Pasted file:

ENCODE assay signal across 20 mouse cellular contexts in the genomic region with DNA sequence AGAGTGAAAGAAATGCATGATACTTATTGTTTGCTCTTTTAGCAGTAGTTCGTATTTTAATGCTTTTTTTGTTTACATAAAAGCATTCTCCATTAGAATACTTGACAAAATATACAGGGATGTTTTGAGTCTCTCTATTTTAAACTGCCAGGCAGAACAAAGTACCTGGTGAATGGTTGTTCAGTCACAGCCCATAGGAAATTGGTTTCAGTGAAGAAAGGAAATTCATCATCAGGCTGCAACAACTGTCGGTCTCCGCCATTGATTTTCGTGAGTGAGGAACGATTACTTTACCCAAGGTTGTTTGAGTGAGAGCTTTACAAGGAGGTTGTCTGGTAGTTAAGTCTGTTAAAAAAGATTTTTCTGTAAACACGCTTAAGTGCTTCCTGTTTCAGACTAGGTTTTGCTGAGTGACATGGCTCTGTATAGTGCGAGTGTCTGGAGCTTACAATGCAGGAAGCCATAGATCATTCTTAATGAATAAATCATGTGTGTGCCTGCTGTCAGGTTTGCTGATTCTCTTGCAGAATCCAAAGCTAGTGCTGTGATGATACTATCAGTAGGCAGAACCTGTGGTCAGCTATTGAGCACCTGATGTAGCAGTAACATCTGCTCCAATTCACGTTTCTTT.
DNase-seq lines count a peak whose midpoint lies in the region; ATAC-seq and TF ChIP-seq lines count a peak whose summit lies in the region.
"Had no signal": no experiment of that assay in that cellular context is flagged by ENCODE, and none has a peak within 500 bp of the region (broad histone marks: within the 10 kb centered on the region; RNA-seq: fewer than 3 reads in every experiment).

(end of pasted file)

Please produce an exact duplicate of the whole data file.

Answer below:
ENCODE assay signal across 20 mouse cellular contexts in the genomic region with DNA sequence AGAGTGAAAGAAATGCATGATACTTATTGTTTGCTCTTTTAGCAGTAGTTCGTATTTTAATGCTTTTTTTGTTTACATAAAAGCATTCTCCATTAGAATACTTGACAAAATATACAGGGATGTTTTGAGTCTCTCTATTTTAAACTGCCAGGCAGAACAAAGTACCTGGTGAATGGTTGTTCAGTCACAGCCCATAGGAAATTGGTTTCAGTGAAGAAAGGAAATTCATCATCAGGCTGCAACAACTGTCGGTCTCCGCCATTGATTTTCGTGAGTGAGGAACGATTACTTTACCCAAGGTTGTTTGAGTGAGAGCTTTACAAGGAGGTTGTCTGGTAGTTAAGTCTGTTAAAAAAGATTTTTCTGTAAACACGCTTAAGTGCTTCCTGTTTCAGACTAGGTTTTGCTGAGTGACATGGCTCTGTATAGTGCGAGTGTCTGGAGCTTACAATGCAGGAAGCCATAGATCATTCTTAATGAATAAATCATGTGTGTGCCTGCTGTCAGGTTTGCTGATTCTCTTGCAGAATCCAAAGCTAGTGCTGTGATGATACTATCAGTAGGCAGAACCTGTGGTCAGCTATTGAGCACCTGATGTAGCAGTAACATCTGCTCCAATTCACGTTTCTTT.
DNase-seq lines count a peak whose midpoint lies in the region; ATAC-seq and TF ChIP-seq lines count a peak whose summit lies in the region.
"Had no signal": no experiment of that assay in that cellular context is flagged by ENCODE, and none has a peak within 500 bp of the region (broad histone marks: within the 10 kb centered on the region; RNA-seq: fewer than 3 reads in every experiment).